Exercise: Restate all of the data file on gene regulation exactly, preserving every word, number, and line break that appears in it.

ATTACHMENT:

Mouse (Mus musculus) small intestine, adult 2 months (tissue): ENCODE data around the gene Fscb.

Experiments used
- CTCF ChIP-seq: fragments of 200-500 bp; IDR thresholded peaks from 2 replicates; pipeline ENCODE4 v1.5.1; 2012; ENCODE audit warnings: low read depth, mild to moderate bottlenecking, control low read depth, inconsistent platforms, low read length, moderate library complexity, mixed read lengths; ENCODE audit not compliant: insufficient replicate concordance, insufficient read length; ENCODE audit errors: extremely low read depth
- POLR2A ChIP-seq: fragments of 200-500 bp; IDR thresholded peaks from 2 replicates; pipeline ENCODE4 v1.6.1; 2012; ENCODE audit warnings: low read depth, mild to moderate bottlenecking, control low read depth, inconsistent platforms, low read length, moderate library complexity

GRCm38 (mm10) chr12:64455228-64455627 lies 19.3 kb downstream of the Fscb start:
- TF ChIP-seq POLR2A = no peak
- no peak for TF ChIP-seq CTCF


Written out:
Mouse (Mus musculus) small intestine, adult 2 months (tissue): ENCODE data around the gene Fscb.

Experiments used
- CTCF ChIP-seq: fragments of 200-500 bp; IDR thresholded peaks from 2 replicates; pipeline ENCODE4 v1.5.1; 2012; ENCODE audit warnings: low read depth, mild to moderate bottlenecking, control low read depth, inconsistent platforms, low read length, moderate library complexity, mixed read lengths; ENCODE audit not compliant: insufficient replicate concordance, insufficient read length; ENCODE audit errors: extremely low read depth
- POLR2A ChIP-seq: fragments of 200-500 bp; IDR thresholded peaks from 2 replicates; pipeline ENCODE4 v1.6.1; 2012; ENCODE audit warnings: low read depth, mild to moderate bottlenecking, control low read depth, inconsistent platforms, low read length, moderate library complexity

GRCm38 (mm10) chr12:64455228-64455627 lies 19.3 kb downstream of the Fscb start:
- TF ChIP-seq POLR2A = no peak
- no peak for TF ChIP-seq CTCF